Georgia Democrats to Push for More Funding for County Jails

by Nyamekye Daniel



A group of Democratic lawmakers in Georgia wants more state funding for local jails to improve mental health services and accountability.

Reps. Sandra Scott, D-Rex; Kim Schofield, D-Atlanta; and David Wilkerson, D-Powder Springs, held Monday the first of a series of town hall meetings focused on jail reform.

The lawmakers said many constituents have complained about a lack of oversight, which has led to neglect and deaths in county jails.

“This is a very important issue, not only because it’s a human rights issue, but it’s because these are the people that we know deserve better and fair treatment,” Schofield said. “We’re going to do everything in our power to look at legislation regarding and accountability oversight on mental health, making sure that the needs are met.”

Lawmakers heard testimony Monday from law enforcement, attorneys and family members of people who died in county jails.

Tynesha Tilson said her 22-year son Shali Tilson’s naked, lifeless body was found in a Rockdale County Jail cell after he was arrested for misdemeanor disorderly conduct. Shali Tilson was having a mental crisis and died from severe dehydration despite being under suicide watch, his mother said. He was beaten six times and lost 20 pounds during the nine days he was held in jail on a $6,000 bond, she said.

“My son was tortured in that Rockdale County jail,” Tynesha Tilson said. “For someone to die of severe dehydration in a suicide cell that requires 15-minute checks, that never happened.”

Tynesha Tilson said she watched video footage of her son banging on the door and pleading for help during the final minutes of his life in 2018. The county has yet to answer questions about his death, she said.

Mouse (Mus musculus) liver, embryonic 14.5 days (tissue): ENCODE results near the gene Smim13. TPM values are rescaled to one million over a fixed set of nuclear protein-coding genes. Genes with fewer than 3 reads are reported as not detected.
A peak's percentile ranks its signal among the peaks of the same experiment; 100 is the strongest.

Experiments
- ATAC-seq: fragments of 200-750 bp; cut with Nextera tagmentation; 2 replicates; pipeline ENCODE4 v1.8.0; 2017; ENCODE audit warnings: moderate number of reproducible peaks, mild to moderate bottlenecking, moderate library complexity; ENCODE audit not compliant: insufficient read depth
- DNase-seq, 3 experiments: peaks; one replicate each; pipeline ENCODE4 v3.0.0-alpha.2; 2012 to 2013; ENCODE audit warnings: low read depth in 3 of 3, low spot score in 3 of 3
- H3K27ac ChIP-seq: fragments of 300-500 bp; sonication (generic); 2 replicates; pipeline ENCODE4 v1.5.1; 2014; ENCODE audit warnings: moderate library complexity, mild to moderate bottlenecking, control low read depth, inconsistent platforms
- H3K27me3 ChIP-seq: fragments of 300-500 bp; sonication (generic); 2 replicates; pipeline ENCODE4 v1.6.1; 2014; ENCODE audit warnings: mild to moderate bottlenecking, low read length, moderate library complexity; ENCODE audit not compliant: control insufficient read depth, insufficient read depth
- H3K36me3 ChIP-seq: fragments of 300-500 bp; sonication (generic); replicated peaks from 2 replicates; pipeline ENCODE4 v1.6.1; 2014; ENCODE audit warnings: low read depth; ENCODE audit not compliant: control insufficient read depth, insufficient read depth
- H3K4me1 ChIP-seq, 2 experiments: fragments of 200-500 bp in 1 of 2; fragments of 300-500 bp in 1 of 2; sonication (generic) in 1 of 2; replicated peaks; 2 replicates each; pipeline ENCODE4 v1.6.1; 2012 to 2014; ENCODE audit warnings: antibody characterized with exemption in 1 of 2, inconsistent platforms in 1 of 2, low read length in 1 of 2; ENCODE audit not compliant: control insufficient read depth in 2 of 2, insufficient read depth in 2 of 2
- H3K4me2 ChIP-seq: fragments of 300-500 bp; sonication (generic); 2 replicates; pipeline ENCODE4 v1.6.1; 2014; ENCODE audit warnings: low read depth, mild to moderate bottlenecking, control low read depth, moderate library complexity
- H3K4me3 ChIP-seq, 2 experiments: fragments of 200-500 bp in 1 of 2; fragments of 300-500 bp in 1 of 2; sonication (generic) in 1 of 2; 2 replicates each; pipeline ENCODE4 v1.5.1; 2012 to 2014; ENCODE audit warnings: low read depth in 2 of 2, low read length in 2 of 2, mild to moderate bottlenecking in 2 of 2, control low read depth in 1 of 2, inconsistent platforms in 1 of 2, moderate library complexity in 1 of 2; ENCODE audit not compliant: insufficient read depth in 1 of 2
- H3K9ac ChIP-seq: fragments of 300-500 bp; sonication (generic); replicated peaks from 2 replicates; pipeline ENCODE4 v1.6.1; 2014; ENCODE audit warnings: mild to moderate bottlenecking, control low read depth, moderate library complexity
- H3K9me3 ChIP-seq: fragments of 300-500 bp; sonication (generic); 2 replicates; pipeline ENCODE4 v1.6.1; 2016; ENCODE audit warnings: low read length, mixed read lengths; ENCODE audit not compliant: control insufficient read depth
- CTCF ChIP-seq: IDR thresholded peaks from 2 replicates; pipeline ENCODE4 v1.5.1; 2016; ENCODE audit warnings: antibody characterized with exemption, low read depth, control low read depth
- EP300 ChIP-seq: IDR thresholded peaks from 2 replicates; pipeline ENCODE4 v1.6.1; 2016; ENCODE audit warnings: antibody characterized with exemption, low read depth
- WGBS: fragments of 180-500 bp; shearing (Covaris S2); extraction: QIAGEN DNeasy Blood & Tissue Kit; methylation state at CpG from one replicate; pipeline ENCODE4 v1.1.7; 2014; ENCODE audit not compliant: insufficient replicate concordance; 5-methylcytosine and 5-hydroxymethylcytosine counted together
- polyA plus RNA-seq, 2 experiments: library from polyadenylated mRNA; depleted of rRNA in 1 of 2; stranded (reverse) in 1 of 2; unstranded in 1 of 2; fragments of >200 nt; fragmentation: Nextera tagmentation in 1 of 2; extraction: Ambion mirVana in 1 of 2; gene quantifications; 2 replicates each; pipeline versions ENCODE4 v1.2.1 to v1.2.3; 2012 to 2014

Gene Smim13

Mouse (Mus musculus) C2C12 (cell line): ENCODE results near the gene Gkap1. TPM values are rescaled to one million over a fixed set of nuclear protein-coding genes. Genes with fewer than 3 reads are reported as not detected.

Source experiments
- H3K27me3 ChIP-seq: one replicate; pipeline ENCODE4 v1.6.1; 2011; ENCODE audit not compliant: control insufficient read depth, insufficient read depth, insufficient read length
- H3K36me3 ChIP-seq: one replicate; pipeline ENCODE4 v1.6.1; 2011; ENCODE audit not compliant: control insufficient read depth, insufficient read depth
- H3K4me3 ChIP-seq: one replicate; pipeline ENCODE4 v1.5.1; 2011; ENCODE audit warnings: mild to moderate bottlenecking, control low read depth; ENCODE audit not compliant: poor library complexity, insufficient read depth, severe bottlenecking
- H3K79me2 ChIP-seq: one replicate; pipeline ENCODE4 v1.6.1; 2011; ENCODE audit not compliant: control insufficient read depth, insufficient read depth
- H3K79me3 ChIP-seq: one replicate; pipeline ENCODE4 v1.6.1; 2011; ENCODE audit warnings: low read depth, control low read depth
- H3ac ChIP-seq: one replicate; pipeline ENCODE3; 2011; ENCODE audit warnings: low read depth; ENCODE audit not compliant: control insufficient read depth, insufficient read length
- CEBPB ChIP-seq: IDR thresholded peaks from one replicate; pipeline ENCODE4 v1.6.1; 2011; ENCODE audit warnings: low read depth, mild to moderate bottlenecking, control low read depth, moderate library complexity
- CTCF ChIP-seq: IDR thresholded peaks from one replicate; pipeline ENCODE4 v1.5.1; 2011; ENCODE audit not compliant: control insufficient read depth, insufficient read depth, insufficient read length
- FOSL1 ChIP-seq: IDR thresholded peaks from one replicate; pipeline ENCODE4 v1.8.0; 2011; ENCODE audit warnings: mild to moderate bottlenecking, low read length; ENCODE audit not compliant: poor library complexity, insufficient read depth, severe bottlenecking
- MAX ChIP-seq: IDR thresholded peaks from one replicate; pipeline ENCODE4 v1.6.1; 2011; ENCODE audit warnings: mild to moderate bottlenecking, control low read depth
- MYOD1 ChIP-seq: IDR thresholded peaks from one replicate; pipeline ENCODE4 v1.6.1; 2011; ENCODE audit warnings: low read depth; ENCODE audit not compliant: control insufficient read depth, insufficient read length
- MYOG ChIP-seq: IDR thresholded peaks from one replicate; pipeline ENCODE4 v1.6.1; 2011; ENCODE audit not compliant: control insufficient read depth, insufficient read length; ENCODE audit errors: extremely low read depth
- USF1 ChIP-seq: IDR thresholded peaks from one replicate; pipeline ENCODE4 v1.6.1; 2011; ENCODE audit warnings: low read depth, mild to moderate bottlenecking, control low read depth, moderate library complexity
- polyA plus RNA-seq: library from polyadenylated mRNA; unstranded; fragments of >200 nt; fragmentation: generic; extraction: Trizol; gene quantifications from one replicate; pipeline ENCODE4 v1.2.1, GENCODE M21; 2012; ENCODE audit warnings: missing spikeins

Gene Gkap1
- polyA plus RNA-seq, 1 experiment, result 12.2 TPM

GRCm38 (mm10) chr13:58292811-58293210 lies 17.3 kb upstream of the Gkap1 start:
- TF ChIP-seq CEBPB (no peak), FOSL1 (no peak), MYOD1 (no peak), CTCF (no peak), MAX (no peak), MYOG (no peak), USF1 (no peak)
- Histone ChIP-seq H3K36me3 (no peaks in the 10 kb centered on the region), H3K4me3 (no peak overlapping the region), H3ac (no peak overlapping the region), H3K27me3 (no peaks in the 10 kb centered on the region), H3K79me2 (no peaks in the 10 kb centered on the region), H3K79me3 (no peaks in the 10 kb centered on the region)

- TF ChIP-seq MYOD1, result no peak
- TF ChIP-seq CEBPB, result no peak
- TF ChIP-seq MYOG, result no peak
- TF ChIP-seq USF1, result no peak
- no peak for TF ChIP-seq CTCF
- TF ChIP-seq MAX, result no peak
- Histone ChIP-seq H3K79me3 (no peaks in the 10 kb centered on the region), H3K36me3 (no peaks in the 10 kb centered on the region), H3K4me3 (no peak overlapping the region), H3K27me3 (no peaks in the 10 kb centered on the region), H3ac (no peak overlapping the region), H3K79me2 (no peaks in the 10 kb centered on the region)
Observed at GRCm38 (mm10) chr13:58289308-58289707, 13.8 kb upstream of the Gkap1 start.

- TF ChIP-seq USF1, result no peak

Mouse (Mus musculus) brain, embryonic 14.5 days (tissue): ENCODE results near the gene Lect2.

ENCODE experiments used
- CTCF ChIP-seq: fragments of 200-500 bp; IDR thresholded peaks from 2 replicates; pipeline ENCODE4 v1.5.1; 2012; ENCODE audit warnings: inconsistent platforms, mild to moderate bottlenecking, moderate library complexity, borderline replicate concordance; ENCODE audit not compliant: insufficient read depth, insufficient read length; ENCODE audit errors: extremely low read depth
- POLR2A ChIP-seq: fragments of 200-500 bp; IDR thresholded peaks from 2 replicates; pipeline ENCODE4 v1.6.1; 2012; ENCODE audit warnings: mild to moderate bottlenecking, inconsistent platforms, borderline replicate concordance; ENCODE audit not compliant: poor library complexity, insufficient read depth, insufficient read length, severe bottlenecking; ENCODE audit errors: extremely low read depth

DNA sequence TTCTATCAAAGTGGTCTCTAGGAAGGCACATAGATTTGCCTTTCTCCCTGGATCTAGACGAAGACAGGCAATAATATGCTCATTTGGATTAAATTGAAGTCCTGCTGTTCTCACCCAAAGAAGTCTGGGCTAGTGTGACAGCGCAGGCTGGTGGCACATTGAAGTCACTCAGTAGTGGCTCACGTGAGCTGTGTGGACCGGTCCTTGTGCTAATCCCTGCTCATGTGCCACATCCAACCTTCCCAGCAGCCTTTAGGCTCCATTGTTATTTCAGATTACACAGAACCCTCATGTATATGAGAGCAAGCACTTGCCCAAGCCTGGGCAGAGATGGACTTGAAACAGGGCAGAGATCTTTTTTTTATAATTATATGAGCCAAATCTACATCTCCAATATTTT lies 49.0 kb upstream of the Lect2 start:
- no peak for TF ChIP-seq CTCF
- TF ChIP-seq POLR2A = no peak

Cobb County Sheriff Craig Owens said the Cobb County jail had 10 deaths in the last year-and-a-half. He believes the solution for the problem in his jail is increasing staff levels, modernizing equipment and upgrading the facility.

“We’re trying to do everything we can to do the right thing to be good stewards of the county and to make sure that everyone that walks into this facility is treated with dignity and respect,” Owens said.

Owens said before he became sheriff, the office was completing its own death investigations. Now, Owens recruits the Georgia Bureau of Investigation for assistance to ensure more transparency.

Scott, Schofield and Wilkerson said they plan to dive deeper into the need for mental health services in the upcoming weeks. They want to propose legislation that would not only address funding but accountability, transparency and inmate safety.

“We are definitely gonna have to do something to help out people and help the police departments and the sheriff’s departments, and that is trying to make sure that the General Assembly understands the need for more funding because that’s what it’s about – money,” Scott said. “They need more money and more funding so that they could try to help the people that need help, and we definitely need to get mental health facilities open that can serve these people that are having mental health issues.”

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Nyamekye Daniel has been a journalist for four years. She was the managing editor for the South Florida Media Network and a staff writer for The Miami Times. Daniel’s work has also appeared in the Sun-Sentinel, Miami Herald and The New York Times. Daniel is a staff reporter for The Center Square.








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